When you first open a Chrome browser, you are prompted to sign in to Chrome.  When you do this, you have established more than just the ability to log into your email quickly, you have actually set up a way to keep all settings, bookmarks, apps, history, and passwords synced back to that one account log-in.  The simplicity of keeping all your data in one profile is a great benefit if you are sharing a computer or would like to keep your work profile separate from your personal profile.  As an example, I have several work-related bookmarks pinned to my bookmarks bar with my work account. However, I do not necessarily need those bookmarks when I am browsing from my personal account, nor do I need bookmarks, such as my banking information, tied to my work account.

Screenshot 2016-05-02 09.57.41
Setting up your secondary Chrome profile can be done multiple ways.  If you are on a PC or Mac, start by looking in the top right corner of your browser window.  In that corner, there should be a rectangle with your name on it; click your name to open a drop-down menu.

From that drop-down menu, select “Switch person” and a window will appear.  From there, you will then select “Add Person” from the bottom of the window.

When this is selected, a new Chrome window will open, and a new Chrome sign-in page will be displayed.  Log in with your second Google account, and all of your data will be synced to that profile.  At this point, you may be prompted with a question to “Link Data.”  This will only happen if you are logging into a managed Chrome profile, which would more than likely be your school account.  The warning is stated that any of your data, “such as apps, bookmarks, history and passwords will become permanently tied” to that account.  This warning is a great reminder that you should be creating two profiles - one for personal data and one for work.  You do want to link your data as a best practice.Not doing so would prevent all of the benefits of having two Chrome profiles.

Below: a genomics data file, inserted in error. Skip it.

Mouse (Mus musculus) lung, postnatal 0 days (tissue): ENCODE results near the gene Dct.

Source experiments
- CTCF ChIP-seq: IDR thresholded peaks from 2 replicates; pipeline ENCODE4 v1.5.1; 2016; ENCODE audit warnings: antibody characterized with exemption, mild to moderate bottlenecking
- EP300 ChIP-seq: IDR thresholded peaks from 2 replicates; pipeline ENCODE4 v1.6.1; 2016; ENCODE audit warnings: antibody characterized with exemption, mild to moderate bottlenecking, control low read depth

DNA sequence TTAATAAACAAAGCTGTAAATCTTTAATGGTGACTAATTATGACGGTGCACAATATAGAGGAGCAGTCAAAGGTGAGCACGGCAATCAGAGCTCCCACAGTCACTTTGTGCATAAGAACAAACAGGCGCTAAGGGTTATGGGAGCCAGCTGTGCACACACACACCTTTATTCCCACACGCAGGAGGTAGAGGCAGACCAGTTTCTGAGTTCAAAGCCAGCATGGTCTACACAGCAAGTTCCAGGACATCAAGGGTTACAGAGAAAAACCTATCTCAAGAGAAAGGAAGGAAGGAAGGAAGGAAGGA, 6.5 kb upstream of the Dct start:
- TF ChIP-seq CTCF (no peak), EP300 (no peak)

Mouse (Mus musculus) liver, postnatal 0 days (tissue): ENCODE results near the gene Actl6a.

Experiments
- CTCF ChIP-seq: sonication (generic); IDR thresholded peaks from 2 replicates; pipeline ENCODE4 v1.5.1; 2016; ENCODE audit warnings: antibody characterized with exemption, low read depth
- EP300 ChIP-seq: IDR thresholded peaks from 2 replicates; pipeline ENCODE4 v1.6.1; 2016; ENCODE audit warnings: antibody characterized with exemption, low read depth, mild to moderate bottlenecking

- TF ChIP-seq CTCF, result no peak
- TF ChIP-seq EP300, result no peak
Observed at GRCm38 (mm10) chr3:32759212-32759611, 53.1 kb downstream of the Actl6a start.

In order to switch between these accounts in the future, follow the same process as adding an account.  After selecting “Switch Person,” choose your picture or the name of the account that you would like to access.  Once that is done, you will have access to all of the information stored with that account!

In a newly released Chrome update, you can also switch profiles by right clicking on your name and selecting the desired Chrome profile from your list.

If you are a Chrome user on your mobile devices, you have the ability to sign in to multiple accounts through the mobile browser as well.  When this is done, all of your bookmarks, passwords, and other data syncs across to your mobile device!

From an educational standpoint, knowing how to create separate Chrome profiles is important for students who are using Google Apps for Education at school and then going home to a family computer with multiple users.  Without being aware of this process, many students sign in to the Chrome browser and inadvertently link their student data with the existing family data, which can be messy and frustrating.  Additionally, classroom computers with multiple users can benefit from using these separate Chrome profiles to keep student data separate.

By separating your Chrome accounts into different Chrome profiles, you have the opportunity to maximize productivity while minimizing the risk of confusing your worlds.  Not only is this process important for educators, but teaching it to our students enables them to move between school Chromebooks and home computers with ease.

Ben will be assisting in a number of EdTechTeacher Summer Workshops in Chicago. There is still time to register for these events.